Natal has give £150,000 to the "Speed the 'Planes Fund". This sum is sufficient to buy two flights of Spitfires.

The "Wakes", famous holidays in the North, have been cancelled and the savings for the holidays will go to local shopkeepers or to the national effort instead of to seaside landladies. In three weeks the workers of one mill alone have invested over £2,000 in War Loan.

The "Tetrarch", British submarine sunk recently, was a sister ship of the ill-fated "Thetis" that foundered in Liverpool Bay in June of last year. These submarines cost £350,000 each.

Summertime has been introduced into Turkey for the first time.

A.R.P. authorities are appealing for clean lines to be used for bandages. Sheets, pillow-cases, aprons, etc., may be handed in at First Aid Depots or Wardens' posts.

The 2,400 people of the Falkland Island have given £50,000 to buy warplanes "as a token of their profound loyalty to, and admiration of, the Mother Country".

"The Soviet submarine fleet is already the biggest in the world. Soon we shall be the first on other classes of ships as well. The battleships and cruisers we are building are superior to the best foreign ships in speed and armament." – Moscow Radio.

Parachutes to the number of 125,000 were delivered by one German firm alone during June, says a report from Zürich.

Kites and balloons were used during the German invasion of Holland to show the Nazi airmen strategic points, military targets, and suitable landing places.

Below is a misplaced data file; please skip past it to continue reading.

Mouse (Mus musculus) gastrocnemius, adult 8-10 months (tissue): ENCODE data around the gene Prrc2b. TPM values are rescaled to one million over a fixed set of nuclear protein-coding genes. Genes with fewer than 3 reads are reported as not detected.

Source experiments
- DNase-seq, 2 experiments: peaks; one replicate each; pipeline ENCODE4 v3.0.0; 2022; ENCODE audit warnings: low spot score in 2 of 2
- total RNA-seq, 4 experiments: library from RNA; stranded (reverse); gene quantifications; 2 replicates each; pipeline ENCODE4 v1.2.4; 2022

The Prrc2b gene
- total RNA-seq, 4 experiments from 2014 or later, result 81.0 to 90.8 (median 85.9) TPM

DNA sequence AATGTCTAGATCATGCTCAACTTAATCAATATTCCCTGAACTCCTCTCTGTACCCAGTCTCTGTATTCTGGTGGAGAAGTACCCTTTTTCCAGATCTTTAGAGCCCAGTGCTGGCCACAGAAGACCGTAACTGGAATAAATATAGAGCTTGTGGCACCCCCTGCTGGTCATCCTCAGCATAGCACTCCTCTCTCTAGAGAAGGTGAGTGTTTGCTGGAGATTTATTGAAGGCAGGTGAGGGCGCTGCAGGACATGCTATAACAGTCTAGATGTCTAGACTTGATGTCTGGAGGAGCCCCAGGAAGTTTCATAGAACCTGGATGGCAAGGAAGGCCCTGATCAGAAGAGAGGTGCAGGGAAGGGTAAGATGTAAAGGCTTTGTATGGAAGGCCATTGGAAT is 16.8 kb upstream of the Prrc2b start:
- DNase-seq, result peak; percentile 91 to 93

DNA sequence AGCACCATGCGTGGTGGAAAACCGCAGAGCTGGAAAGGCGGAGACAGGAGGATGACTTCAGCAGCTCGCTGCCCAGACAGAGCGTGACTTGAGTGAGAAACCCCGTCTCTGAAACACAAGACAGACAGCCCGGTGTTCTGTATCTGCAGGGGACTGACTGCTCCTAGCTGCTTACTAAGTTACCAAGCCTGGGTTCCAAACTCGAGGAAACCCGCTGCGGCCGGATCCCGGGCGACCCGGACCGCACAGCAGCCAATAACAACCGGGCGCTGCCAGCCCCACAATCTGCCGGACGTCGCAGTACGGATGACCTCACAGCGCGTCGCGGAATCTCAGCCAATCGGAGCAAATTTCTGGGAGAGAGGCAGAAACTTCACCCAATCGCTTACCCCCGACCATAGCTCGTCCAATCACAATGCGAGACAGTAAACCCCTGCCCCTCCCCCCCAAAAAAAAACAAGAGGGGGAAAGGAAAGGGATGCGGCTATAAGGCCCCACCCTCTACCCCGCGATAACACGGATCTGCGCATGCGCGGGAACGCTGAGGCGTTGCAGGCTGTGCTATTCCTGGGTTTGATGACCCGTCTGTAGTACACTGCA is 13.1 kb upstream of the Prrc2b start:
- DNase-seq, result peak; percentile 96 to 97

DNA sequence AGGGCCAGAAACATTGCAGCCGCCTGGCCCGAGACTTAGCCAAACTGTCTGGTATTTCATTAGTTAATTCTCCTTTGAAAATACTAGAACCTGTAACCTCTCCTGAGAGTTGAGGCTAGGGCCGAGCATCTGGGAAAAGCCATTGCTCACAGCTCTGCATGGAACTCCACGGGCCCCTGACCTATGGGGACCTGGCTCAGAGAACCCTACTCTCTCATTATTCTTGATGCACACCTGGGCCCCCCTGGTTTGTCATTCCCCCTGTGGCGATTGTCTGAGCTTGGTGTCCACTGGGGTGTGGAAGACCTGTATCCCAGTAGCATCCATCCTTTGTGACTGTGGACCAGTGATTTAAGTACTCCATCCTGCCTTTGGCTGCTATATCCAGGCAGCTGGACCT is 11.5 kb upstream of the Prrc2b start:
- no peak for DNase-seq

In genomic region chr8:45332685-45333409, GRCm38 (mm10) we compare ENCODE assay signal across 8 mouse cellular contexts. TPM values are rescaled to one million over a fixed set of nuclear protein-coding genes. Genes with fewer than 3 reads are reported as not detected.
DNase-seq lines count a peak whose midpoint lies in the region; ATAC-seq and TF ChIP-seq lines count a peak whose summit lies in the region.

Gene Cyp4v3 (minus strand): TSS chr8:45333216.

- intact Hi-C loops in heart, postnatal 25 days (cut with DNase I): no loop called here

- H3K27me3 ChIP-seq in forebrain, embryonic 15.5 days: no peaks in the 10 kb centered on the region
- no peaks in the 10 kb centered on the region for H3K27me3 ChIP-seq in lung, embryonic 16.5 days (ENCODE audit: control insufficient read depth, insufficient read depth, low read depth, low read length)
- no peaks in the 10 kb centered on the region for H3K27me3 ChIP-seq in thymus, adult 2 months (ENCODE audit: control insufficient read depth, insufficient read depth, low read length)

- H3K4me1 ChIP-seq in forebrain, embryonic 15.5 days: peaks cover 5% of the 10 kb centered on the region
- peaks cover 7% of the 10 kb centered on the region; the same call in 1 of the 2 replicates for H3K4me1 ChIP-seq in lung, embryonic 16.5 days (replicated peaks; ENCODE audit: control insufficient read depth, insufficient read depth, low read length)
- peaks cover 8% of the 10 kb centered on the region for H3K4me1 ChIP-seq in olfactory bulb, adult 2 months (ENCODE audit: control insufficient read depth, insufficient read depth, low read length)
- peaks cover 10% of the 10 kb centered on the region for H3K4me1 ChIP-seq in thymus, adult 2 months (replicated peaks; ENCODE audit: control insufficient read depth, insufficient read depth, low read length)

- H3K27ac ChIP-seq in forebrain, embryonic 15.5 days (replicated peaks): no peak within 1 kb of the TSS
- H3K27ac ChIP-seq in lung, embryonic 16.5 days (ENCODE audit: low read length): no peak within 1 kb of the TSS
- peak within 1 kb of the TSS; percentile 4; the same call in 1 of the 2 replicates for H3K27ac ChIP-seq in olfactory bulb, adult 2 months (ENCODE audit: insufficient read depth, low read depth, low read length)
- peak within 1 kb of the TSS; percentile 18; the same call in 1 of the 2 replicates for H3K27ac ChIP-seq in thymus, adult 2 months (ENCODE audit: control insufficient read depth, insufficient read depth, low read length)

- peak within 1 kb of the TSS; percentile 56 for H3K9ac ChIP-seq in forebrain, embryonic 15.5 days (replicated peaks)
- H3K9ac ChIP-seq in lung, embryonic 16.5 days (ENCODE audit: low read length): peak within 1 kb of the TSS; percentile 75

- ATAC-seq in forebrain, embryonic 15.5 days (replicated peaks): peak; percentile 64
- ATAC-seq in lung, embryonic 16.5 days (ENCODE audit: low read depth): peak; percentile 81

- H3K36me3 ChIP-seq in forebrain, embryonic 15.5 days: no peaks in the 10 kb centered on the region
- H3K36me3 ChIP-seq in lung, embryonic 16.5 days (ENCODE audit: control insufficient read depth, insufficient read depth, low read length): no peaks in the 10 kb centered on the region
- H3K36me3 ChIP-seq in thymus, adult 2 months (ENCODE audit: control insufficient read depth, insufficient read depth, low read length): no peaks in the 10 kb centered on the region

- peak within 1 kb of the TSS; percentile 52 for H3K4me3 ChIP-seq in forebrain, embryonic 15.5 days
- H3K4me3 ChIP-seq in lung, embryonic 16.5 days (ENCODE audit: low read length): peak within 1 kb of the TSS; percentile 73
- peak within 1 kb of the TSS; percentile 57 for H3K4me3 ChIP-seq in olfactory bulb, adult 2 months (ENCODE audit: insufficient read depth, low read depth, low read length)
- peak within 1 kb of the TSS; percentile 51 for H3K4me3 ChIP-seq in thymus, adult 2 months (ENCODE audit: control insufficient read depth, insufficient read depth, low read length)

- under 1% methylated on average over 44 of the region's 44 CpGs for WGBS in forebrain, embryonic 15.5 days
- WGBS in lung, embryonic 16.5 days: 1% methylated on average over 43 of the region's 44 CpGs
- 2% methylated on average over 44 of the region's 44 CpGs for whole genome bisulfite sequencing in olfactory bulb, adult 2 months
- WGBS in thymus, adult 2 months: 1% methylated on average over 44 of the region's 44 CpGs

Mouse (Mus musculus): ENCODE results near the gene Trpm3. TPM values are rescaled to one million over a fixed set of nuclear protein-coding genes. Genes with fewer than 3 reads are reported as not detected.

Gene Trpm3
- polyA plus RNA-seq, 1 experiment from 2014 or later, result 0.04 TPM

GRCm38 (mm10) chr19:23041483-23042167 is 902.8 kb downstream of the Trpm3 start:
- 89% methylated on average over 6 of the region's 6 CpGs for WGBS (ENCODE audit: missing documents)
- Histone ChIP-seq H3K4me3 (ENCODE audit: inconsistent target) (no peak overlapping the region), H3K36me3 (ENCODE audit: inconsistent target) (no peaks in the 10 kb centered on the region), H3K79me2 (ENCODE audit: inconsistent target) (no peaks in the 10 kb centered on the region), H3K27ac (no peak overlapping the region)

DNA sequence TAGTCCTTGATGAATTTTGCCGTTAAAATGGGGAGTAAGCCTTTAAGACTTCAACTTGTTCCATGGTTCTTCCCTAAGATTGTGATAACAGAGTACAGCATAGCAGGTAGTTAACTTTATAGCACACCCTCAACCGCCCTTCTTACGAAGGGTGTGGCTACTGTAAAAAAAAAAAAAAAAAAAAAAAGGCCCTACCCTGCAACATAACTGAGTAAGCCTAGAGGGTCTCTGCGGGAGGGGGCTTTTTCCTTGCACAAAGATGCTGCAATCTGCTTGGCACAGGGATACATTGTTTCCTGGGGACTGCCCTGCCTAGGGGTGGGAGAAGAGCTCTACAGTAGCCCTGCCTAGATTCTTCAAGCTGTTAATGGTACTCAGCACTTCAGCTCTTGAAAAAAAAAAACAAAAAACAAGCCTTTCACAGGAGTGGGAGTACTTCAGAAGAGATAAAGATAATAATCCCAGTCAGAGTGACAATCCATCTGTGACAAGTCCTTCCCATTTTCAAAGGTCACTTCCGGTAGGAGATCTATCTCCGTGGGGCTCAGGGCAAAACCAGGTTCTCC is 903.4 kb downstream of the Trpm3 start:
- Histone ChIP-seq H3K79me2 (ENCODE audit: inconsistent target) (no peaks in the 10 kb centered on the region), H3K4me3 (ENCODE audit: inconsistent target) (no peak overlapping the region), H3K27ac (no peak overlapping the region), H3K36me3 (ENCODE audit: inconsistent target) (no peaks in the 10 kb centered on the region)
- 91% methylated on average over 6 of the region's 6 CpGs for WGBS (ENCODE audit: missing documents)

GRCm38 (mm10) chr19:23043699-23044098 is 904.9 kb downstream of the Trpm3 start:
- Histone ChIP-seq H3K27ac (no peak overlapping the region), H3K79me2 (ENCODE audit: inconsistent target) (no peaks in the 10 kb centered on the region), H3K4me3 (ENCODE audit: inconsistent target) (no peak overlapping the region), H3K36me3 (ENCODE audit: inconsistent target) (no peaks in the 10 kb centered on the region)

All German soldiers have received from their commanding officers 10,000 French francs with the recommendation to buy anything that could be useful to their families, such as clothing, shoes, linen, and woollens.

"As the speed of the Spitfires exceeds that of the Messerschmitt 110s by only 2 m.p.h., it is evident that the British machines are inferior to the German fighters", says the German paper "Flugsport".

Captain Prien, who commanded the submarine that sank the "Royal Oak", and the "Arandora Star", recently returned from a cruise on which he claimed to have sunk 66,578 tons of enemy shipping. This is the largest ever claimed by a U-boat on a single trip.

Bus drivers and conductors of the London Transport have been warned not to hand over buses during journeys even to an inspector in uniform. This is to prevent the vehicles being "captured" by enemy agents.

A new low record for "conchies" was established when the "30's" registered. Of the 310,688 to register, only 1,770 were conscientious objectors, equal to .57 per cent.

German raiders dropped a bomb in every garden of a Scottish hamlet on July 14. All the fires started in the gardens were quickly put out.

"England must get out", declares the "Voelkischer Beobachter". "It is necessary to drive away the British Islanders from Europe for ever."

The British Navy has developed in the multiple pom-pom the most deadly close-range weapon yet devised. This 8-barrelled gun fires 2-lb. shells at an almost incredible rate, which is still confidential.

The Gates of Londonderry, which were last closed when the army of James II besieged the city in 1689, have been closed again in preparation for a possible siege.